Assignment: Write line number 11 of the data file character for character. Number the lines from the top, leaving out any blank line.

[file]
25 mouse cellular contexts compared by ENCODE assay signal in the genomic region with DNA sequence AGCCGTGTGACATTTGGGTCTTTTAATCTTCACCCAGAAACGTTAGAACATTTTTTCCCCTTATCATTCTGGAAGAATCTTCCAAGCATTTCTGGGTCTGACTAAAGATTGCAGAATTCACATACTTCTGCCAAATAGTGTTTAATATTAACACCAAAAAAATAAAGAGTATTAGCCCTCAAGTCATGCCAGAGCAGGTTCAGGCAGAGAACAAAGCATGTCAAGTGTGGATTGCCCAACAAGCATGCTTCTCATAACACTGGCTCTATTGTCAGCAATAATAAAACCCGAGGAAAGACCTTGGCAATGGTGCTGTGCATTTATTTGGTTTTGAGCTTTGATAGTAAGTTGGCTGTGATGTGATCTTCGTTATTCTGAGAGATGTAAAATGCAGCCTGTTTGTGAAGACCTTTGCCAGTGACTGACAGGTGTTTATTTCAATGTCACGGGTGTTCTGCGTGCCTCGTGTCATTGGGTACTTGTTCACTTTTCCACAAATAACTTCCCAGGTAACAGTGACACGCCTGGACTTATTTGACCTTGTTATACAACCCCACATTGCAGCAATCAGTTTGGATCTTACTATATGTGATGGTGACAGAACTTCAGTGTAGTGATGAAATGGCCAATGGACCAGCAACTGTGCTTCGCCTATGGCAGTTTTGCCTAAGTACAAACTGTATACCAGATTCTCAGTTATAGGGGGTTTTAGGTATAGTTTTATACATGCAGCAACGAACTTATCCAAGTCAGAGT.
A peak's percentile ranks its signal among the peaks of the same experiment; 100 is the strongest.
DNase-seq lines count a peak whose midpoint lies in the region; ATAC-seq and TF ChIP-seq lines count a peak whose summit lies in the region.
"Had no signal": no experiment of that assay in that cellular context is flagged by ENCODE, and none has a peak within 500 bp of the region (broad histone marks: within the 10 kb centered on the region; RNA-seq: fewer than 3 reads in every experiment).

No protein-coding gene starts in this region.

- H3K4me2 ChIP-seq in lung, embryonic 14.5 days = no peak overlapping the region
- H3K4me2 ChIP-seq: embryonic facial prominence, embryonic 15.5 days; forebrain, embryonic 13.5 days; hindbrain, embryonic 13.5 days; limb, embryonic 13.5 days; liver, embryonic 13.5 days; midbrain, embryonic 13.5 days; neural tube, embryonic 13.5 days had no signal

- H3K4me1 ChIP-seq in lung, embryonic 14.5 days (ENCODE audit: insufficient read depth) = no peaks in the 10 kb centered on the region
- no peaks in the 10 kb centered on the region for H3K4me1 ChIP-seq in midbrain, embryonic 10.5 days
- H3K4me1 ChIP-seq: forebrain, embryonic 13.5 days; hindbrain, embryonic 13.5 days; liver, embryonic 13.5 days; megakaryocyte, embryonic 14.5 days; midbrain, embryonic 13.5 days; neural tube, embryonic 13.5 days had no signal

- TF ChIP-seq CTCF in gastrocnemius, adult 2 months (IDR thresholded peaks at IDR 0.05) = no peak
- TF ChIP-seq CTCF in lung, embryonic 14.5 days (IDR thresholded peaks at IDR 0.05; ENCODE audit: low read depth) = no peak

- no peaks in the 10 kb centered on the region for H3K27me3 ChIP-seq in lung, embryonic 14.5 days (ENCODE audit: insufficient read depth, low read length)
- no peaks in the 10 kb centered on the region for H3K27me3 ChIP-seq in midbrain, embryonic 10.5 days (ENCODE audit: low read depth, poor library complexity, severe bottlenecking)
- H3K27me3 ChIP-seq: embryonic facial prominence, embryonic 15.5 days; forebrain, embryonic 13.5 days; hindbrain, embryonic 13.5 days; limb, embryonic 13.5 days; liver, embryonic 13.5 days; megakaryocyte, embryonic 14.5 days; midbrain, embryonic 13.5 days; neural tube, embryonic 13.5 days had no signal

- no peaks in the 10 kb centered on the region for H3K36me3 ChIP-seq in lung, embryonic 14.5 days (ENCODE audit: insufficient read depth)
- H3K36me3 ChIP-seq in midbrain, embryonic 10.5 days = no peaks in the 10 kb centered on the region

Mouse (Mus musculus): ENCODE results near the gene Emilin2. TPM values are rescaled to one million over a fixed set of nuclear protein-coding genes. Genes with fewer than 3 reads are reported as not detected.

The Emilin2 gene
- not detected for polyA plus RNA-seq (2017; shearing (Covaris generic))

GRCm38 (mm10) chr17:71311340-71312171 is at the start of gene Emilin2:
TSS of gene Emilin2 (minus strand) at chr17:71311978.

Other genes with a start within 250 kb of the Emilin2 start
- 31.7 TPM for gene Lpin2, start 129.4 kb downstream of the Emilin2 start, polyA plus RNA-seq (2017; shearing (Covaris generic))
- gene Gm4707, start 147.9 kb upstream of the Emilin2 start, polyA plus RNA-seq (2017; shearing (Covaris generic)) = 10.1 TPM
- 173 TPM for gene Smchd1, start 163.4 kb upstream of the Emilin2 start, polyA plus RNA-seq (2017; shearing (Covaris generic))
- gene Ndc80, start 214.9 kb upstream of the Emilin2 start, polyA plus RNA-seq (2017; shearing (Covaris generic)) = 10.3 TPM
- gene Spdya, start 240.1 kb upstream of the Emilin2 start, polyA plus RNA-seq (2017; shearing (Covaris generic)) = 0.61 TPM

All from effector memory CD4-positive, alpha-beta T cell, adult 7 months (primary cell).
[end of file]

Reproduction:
- TF ChIP-seq CTCF in gastrocnemius, adult 2 months (IDR thresholded peaks at IDR 0.05) = no peak